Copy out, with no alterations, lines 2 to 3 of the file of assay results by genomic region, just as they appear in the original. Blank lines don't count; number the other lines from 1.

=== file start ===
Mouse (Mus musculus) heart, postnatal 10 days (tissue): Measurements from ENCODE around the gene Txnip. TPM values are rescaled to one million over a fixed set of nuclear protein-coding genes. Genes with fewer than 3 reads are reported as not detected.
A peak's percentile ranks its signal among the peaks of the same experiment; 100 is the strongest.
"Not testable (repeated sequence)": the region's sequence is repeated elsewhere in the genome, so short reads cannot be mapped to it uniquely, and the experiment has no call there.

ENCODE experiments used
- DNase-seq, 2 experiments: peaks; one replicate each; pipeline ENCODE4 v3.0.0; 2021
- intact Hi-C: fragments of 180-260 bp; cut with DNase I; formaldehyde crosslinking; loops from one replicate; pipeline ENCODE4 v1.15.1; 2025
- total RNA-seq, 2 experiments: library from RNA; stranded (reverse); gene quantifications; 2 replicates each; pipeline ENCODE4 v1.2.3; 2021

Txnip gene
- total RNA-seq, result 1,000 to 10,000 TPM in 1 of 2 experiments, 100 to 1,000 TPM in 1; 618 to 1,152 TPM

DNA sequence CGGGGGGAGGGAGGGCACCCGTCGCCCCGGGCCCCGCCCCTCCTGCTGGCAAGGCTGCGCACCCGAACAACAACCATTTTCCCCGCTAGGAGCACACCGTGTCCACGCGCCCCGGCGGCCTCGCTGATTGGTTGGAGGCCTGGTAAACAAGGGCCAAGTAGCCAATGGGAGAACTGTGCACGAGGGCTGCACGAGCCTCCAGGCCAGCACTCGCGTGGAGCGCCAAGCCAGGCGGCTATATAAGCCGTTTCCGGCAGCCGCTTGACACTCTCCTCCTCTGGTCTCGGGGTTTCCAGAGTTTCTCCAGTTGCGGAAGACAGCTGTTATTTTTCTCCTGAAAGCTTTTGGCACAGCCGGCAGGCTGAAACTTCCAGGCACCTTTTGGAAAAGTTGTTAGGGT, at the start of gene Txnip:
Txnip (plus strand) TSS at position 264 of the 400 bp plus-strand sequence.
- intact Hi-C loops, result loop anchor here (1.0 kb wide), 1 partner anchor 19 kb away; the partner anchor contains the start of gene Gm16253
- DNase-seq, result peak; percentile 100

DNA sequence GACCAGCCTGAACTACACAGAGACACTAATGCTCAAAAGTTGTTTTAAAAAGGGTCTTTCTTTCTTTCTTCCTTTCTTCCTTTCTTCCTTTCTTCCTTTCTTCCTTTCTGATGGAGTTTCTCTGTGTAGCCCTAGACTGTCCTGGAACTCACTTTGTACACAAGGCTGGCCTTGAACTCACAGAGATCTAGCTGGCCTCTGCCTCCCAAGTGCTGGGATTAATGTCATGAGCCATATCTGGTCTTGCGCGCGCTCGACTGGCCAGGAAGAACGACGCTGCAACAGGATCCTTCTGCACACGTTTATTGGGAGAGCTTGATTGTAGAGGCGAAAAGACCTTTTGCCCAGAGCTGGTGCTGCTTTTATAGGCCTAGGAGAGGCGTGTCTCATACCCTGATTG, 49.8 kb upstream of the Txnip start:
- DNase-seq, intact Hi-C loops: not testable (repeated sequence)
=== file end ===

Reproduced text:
A peak's percentile ranks its signal among the peaks of the same experiment; 100 is the strongest.
"Not testable (repeated sequence)": the region's sequence is repeated elsewhere in the genome, so short reads cannot be mapped to it uniquely, and the experiment has no call there.